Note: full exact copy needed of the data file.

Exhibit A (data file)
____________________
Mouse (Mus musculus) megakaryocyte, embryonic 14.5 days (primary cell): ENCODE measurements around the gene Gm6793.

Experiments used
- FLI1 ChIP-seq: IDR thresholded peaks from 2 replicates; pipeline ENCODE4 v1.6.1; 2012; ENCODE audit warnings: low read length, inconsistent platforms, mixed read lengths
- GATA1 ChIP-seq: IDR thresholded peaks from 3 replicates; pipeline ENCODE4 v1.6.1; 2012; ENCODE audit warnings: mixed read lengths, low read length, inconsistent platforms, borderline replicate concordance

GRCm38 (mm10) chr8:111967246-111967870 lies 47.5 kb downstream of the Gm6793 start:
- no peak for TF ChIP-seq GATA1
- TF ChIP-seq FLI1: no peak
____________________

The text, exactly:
Mouse (Mus musculus) megakaryocyte, embryonic 14.5 days (primary cell): ENCODE measurements around the gene Gm6793.

Experiments used
- FLI1 ChIP-seq: IDR thresholded peaks from 2 replicates; pipeline ENCODE4 v1.6.1; 2012; ENCODE audit warnings: low read length, inconsistent platforms, mixed read lengths
- GATA1 ChIP-seq: IDR thresholded peaks from 3 replicates; pipeline ENCODE4 v1.6.1; 2012; ENCODE audit warnings: mixed read lengths, low read length, inconsistent platforms, borderline replicate concordance

GRCm38 (mm10) chr8:111967246-111967870 lies 47.5 kb downstream of the Gm6793 start:
- no peak for TF ChIP-seq GATA1
- TF ChIP-seq FLI1: no peak